The overall objective of the Conference – jointly organised by Austria in the framework of the Austrian EU Presidency and the International Commission for the Protection of the Danube River (ICPDR) – was to raise awareness to the challenges in place and to trigger comprehensive action for sturgeon conservation and restoration in the Danube Basin as well as at Pan European level.
The sturgeon is considered to be a "living fossil" and is one of the largest and oldest freshwater fish in Europe. Today, 85 per cent of sturgeon species are threatened with extinction. High-ranking experts from all over the world met in Vienna to discuss the transnational protection of this iconic species in the Danube. The conference was jointly organized by the Austrian Ministry of Sustainability and Tourism and the ICPDR as part of the agenda of the Austrian Presidency of the EU.
Just as in other parts of the world where endangered species such as rhinoceros and tigers need to be protected, it is equally important to ensure the sustainable livelihood of one of Europe’s most endangered species – the sturgeon. This unique fish is extremely sensitive to environmental conditions and is therefore considered to be a good indicator of a healthy river system. The sturgeon plays a central role in the activities of the ICPDR and has become its flagship species. It is considered to be of great technical importance and is subject to targeted communication measures including a number of activities that take place as part of the annual Danube Day.
In December 2017, the Member States of the Danube River Convention adopted a Sturgeon Strategy to provide a well-coordinated working basis for the protection of the species. The main measures of the Sturgeon Strategy are not only the protection of its habitats, but also the restoration of migratory routes and economic alternatives to sturgeon fishing. The conference saw the exchange of concrete experiences of representatives from many countries; not only the Danube countries, but also key players from the USA, Canada, France and Italy who reported on their concrete experiences for the protection and reintroduction of the sturgeon. They also discussed strategies for the effective protection of sturgeons with representatives from the European Commission, the international conventions for the protection of the marine environment and species and nature conservation conventions.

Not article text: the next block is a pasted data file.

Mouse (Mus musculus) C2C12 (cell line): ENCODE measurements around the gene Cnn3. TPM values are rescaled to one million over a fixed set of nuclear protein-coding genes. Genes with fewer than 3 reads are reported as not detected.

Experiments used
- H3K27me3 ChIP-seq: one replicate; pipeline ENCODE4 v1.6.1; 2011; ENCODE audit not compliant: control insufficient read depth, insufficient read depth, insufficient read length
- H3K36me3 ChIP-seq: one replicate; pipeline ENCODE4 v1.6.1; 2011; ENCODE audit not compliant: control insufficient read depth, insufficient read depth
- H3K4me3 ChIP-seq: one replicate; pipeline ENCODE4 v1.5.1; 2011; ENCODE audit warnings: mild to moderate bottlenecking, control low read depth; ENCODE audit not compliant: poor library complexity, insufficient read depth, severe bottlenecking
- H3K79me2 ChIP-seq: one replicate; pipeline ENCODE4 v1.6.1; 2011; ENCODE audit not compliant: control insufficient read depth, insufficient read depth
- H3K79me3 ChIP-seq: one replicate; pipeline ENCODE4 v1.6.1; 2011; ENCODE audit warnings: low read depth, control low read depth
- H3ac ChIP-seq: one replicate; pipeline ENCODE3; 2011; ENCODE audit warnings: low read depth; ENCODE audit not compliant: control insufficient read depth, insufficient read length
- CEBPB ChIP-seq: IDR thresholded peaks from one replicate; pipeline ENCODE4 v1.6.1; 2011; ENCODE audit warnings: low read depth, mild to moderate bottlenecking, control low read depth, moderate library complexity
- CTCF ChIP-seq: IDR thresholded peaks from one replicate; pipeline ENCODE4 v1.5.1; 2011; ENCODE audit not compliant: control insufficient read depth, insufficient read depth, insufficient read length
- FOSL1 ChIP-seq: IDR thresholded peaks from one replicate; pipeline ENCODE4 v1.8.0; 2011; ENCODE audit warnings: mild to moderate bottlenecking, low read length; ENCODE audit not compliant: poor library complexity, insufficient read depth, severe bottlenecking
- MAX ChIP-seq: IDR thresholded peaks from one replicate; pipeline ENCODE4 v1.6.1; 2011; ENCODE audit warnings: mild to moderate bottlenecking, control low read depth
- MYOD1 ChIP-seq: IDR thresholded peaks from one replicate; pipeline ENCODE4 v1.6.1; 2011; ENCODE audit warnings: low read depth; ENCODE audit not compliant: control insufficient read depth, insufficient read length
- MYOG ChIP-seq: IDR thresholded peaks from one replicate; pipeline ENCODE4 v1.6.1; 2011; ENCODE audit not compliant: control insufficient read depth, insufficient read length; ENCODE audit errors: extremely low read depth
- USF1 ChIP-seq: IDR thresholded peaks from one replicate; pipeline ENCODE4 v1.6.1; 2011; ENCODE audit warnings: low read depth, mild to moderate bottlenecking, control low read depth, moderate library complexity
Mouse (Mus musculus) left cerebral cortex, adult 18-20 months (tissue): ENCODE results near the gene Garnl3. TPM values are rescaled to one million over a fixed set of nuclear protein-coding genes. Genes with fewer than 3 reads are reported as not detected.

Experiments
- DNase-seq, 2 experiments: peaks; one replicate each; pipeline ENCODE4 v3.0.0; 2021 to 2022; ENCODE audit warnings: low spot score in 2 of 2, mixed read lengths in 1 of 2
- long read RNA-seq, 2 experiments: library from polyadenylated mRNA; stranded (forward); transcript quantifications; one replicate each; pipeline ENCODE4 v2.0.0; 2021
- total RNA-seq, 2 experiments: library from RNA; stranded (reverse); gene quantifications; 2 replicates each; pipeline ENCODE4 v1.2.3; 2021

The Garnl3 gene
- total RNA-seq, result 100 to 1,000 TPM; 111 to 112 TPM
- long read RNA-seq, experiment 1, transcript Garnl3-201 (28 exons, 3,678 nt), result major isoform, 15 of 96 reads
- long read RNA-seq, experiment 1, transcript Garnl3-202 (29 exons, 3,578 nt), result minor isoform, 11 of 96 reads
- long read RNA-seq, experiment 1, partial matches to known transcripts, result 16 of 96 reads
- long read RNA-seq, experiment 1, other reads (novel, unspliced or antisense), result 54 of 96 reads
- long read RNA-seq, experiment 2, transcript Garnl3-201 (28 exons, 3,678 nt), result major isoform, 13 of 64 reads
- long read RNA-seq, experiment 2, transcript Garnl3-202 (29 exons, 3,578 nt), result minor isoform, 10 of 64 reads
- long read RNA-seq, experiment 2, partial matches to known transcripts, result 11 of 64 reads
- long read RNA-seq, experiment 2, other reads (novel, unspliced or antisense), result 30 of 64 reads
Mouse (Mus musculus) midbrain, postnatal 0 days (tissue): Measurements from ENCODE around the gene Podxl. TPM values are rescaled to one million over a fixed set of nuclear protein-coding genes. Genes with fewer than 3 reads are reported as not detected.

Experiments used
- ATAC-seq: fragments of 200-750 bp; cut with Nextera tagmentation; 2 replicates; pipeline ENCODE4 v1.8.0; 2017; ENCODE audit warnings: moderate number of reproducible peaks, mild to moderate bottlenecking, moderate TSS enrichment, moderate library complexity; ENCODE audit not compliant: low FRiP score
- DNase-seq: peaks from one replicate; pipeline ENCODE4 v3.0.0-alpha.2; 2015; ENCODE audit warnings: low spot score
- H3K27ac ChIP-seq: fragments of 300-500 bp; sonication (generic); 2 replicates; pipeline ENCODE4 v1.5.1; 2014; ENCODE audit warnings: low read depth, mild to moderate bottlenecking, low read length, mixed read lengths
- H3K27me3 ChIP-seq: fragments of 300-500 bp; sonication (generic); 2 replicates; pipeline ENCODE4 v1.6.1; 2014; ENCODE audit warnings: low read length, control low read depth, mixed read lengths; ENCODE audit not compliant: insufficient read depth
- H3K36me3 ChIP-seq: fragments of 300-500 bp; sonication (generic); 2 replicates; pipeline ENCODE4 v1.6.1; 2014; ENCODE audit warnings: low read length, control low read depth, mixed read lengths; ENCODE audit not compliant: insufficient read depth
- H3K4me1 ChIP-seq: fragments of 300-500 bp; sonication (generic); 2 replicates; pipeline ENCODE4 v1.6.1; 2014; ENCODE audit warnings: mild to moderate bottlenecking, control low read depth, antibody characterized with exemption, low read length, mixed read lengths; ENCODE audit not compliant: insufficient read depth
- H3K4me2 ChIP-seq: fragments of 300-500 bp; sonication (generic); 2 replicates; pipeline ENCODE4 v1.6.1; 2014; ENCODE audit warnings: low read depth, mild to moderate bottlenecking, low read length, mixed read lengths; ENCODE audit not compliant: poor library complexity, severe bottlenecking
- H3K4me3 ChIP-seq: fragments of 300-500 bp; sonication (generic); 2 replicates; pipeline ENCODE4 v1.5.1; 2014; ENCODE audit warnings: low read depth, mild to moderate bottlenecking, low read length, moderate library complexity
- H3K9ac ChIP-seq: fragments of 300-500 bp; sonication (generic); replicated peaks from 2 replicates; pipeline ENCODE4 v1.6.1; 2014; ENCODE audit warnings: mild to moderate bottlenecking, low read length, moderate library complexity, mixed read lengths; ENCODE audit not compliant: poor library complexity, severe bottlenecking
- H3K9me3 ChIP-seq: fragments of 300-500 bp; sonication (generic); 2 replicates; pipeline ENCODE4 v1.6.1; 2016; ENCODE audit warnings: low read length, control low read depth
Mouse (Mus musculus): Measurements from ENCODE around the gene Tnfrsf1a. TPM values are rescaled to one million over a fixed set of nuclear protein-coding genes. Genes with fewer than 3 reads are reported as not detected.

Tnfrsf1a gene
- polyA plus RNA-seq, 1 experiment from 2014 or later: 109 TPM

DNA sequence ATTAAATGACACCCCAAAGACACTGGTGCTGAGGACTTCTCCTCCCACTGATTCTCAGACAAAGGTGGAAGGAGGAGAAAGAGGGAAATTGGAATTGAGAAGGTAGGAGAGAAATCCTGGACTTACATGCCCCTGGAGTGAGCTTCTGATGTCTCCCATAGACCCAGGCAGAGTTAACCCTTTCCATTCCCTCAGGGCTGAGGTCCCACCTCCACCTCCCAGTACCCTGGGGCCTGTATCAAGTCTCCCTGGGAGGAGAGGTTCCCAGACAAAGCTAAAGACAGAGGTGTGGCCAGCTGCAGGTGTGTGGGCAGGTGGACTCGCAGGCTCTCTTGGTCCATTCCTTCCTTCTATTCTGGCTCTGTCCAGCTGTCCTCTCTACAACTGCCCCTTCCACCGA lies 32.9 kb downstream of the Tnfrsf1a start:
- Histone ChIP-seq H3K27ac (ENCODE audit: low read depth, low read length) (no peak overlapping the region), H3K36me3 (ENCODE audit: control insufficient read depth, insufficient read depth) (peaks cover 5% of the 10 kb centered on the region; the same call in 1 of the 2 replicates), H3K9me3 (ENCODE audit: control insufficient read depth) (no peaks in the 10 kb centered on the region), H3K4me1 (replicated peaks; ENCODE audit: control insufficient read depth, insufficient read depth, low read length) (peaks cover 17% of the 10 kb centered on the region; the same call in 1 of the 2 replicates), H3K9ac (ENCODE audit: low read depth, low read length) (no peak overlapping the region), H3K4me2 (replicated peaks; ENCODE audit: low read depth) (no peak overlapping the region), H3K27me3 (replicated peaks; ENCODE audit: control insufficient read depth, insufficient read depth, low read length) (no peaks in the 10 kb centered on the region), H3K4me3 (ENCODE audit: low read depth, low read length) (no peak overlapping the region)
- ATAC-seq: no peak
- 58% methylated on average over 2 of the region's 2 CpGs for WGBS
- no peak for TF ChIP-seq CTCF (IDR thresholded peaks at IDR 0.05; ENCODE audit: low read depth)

Why the sturgeon?
Sturgeons have existed on Earth since the time of the dinosaurs and have been living in fresh water for over 200 million years. The European Huso huso, also known as the Beluga sturgeon, can reach up to 8 meters in length and weigh over 2,000 kg. In comparison, the average weight of a car is just 1,400 kg.
Due to the intensive use of our rivers and streams and the construction of structures such as hydropower plants and flood protection measures, sturgeons are prevented from migrating to their natural habitats and spawning grounds, thus affecting their continuity as a species. The Beluga sturgeon’s caviar is one of one of the world's most expensive delicacies and overfishing therefore also poses a major threat to its survival.
There is only one other wild sturgeon species in Austria, the sterlet, which can only be found in a very small area of the Danube. An internationally acclaimed LIFE-Sterlet project is currently running, with the aim of strengthening the wildlife population of the species and re-establishing healthy populations.
The Conference focussed on the elaboration of key messages to decision makers in all relevant institutions as a basis for shaping future actions and the way forward for sturgeon conservation to save sturgeons from extinction. Out of the wealth of information received and by incorporating voices from all over Europe, Canada and United States over the two days of the European Sturgeon Conference, Key Messages were identified which will serve as a basis for urgently required follow-up sturgeon conservation activities across countries and sectors on all relevant levels. These Key Messages can be accessed here.
Source: Austrian Federal Ministry of Sustainability and Tourism, Editorial: ICPDR, Photo credits: ©ICPDR
Gallery photos: ©BMNT